Molly Rooke’s family always knew there was a chance that abandoned oil and gas wells on their Refugio County ranch could leak methane and other volatile organic compounds into the air. Her father tried for years to get the Railroad Commission to clean up wells left behind by bankrupt operators.
Then, in April 2019, billowing clouds filled the air and killed vegetation after one of the property’s old wells blew out. After making frantic calls to the commission and posting videos of the incident online, staff arrived and shut the well in by the next day.
“Long-abandoned and deteriorating wells are like ticking time bombs, becoming more and more fragile and more likely to leak or blow out, putting our air, water, land, climate and communities at risk,” Rooke said during a virtual event this month. “You can’t quickly just shut it off. You don’t really know what you’re going to be dealing with.”
Rooke is not alone in her concerns about bankrupt operators and the rising number of abandoned oil and gas wells in Texas. With demand for crude low during the COVID-19 pandemic and investors shifting their money to other ventures, 107 companies filed for bankruptcy last year, according to the Dallas-based law firm Haynes and Boone.
The rising number of bankruptcies — totaling more than 500 since 2015 — stands to affect more than just the Texas economy. In a report released this month, environmental advocacy group Commission Shift details a growing crisis of inactive oil and gas wells, thousands of which have fallen out of compliance with state standards and may pose public health risks from methane emissions and groundwater contamination.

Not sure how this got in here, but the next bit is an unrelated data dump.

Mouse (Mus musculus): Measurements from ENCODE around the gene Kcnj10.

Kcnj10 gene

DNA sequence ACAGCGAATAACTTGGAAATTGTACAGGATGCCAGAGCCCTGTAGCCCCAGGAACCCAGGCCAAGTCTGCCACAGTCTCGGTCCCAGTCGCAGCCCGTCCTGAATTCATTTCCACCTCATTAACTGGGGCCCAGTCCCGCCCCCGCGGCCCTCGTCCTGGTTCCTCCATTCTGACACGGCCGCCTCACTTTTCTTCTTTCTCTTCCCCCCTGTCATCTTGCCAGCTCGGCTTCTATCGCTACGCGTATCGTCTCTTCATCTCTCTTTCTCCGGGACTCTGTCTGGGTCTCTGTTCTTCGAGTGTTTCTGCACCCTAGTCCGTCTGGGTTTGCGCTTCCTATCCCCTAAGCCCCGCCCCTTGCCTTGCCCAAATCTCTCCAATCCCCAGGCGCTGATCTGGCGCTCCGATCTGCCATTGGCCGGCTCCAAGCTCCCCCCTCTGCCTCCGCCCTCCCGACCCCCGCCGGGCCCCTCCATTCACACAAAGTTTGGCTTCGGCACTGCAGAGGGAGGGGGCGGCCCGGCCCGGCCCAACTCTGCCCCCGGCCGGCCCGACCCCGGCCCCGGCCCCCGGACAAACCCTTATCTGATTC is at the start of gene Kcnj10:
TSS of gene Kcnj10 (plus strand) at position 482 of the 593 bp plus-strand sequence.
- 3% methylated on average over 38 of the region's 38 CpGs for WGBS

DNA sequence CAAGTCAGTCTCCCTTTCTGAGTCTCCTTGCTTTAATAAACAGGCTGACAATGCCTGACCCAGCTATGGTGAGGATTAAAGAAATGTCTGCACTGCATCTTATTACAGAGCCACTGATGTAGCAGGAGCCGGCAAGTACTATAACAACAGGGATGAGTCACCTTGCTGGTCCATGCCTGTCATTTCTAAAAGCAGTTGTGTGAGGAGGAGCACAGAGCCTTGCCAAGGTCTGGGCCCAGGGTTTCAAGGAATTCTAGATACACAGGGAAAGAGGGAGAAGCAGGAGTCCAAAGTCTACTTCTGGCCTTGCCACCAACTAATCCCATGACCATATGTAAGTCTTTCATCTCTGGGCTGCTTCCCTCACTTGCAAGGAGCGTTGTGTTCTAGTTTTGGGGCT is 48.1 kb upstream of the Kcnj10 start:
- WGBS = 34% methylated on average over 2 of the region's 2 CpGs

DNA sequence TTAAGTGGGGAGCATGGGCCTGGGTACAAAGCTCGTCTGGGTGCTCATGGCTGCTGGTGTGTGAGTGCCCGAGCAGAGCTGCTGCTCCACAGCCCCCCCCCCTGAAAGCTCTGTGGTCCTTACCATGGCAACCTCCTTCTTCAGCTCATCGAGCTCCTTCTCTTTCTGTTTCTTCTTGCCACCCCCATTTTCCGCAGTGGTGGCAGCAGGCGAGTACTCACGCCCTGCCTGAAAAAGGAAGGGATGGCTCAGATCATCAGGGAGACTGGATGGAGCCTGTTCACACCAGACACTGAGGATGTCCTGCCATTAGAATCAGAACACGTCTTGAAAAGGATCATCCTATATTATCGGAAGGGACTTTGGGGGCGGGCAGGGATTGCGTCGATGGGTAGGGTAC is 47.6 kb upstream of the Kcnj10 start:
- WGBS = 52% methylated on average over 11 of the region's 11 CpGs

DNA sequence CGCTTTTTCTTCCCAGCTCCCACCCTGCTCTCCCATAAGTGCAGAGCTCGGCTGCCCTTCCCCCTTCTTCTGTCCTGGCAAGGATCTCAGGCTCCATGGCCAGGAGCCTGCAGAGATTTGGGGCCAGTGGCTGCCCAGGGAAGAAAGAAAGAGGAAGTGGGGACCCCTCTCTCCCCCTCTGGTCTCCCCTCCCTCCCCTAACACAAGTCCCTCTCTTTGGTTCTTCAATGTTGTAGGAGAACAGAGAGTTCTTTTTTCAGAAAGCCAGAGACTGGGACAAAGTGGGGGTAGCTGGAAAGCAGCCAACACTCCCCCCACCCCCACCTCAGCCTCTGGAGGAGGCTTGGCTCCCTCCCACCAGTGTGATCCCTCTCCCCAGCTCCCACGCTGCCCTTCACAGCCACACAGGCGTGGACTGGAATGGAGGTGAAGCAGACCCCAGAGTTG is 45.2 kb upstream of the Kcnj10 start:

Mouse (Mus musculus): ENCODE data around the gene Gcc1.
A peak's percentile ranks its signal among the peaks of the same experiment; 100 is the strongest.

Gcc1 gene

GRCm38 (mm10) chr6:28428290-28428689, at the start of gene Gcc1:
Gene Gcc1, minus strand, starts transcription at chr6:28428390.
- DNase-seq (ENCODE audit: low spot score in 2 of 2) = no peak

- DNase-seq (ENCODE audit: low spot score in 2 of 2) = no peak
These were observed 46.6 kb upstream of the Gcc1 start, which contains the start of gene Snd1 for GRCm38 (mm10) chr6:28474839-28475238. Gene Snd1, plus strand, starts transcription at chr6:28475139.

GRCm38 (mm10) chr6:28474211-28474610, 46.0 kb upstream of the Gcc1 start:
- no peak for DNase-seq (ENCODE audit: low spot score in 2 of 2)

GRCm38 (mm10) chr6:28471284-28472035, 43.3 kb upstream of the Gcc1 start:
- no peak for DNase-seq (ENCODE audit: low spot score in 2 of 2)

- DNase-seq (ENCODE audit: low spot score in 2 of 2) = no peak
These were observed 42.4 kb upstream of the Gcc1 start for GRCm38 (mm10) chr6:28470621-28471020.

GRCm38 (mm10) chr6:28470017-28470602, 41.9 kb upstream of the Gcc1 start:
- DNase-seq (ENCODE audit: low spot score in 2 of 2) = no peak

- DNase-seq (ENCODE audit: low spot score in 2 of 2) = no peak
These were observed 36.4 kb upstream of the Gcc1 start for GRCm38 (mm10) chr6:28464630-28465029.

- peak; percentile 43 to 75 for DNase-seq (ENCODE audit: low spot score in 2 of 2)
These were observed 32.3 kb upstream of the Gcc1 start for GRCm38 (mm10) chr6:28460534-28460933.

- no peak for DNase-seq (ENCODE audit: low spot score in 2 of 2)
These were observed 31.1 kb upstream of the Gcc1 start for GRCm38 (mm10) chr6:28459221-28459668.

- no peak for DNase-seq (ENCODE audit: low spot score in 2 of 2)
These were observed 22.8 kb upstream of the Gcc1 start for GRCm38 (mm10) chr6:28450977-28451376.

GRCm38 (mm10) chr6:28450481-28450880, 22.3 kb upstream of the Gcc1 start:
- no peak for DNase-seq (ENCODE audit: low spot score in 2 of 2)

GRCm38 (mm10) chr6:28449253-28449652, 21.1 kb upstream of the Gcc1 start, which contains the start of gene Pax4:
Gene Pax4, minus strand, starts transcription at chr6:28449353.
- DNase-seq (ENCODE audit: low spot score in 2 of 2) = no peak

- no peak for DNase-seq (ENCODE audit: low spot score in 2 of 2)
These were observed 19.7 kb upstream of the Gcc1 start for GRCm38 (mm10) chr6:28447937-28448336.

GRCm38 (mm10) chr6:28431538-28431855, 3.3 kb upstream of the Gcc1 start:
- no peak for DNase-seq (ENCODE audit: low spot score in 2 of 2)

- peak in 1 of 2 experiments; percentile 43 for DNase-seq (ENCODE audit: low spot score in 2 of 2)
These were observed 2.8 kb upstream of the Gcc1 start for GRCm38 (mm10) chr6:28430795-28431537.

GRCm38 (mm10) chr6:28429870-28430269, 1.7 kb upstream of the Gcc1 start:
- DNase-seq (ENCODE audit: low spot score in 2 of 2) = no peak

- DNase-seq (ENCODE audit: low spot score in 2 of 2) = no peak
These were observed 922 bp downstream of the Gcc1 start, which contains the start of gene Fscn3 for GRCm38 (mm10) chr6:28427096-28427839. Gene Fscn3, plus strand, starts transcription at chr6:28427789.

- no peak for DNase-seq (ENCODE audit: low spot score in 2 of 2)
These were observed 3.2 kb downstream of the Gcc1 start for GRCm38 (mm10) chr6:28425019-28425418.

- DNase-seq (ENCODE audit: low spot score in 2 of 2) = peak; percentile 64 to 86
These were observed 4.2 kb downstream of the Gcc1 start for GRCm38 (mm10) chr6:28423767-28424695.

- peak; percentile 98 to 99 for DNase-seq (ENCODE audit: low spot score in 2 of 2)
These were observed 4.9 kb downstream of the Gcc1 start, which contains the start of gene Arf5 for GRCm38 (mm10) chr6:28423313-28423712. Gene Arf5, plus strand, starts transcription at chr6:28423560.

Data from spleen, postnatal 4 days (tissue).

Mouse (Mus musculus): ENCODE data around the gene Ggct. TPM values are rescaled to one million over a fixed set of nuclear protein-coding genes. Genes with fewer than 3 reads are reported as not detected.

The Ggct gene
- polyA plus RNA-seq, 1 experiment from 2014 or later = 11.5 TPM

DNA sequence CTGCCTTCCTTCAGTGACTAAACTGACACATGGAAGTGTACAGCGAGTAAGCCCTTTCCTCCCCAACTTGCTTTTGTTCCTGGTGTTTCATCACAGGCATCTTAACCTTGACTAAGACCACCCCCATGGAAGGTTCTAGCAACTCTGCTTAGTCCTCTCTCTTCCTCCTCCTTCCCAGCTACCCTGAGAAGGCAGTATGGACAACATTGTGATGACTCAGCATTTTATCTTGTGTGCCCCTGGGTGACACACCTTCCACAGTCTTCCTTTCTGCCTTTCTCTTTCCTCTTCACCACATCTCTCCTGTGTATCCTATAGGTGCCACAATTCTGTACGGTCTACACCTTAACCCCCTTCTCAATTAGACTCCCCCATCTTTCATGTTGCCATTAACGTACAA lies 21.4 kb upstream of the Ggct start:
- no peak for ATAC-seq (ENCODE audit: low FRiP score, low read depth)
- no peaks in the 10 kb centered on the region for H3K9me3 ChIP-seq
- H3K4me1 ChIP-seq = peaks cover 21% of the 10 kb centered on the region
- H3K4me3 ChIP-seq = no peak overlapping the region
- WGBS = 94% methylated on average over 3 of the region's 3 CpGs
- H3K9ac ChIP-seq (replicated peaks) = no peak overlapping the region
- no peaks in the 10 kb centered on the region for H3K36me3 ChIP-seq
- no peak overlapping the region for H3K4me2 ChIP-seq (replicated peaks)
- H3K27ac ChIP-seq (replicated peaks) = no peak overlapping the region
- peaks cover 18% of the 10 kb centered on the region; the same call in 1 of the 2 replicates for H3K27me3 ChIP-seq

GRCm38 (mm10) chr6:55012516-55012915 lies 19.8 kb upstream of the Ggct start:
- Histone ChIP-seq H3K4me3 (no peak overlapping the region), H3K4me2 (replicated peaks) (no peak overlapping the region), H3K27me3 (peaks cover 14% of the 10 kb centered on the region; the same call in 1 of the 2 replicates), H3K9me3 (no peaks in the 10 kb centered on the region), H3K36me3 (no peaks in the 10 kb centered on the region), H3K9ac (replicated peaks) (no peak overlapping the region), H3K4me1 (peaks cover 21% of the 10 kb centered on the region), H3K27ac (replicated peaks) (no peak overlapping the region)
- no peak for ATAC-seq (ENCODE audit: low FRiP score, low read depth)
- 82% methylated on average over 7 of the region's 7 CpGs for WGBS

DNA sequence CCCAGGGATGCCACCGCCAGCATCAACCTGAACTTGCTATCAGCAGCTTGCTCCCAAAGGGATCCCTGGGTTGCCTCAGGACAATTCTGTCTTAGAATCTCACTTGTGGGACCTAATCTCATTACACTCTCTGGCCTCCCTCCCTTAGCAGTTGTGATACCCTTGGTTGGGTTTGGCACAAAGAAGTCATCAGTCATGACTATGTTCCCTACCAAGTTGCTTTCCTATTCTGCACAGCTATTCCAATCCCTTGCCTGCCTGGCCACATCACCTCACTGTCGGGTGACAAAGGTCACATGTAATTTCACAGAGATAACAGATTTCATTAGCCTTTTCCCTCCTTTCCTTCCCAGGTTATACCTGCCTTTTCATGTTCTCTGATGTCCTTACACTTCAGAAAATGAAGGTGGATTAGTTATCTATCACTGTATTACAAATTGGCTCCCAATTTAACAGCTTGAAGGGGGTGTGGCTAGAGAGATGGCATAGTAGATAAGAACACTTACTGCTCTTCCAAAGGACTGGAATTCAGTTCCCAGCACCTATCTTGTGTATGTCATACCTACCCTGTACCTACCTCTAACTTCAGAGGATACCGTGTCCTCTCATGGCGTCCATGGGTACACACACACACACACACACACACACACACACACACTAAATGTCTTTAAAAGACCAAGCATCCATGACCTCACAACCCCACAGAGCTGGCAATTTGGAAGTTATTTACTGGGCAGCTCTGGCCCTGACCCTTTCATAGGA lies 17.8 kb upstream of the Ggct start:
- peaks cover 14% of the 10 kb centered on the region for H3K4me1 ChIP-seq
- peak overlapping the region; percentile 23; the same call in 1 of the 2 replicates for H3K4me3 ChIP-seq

As oil and gas development declines, the report argues, Texas may be forced to either pull back on their plugging program or request more money from the taxpayer-funded General Revenue Fund, which includes sales, utility and tobacco taxes as well as natural gas and oil production taxes.
“If we don’t recognize that these bankruptcies are going to continue and do something both to prevent the bankruptcies and hold the operators accountable on the front end, then we’re going to be leaving this state with a huge mess to clean up,” said Virginia Palacios, the executive director of Commission Shift. “That’s going to fall on the taxpayers’ shoulders.”
146,000 inactive gas wells in Texas
Charged with regulating the industry and running the state’s well cleanup program, the Railroad Commission of Texas has identified about 146,000 inactive, or abandoned, wells concentrated in west and south Texas. There are about 2.1 million of these unplugged wells across the country.
More than 6,000 in Texas are considered “orphan” wells, defined as wells that have been inactive for a year or more and are not being properly maintained by operators. The “vast majority” of operators fulfill their obligations to plug wells when production ceases, Railroad Commission spokesman Andrew Keese said in an email.
High-risk orphan wells are monitored by the commission for public safety reasons and plugged immediately, Keese said. In fiscal year 2020, the commission plugged 1,477 orphan wells to exceed the Texas legislature’s target of 1,400, according to Keese.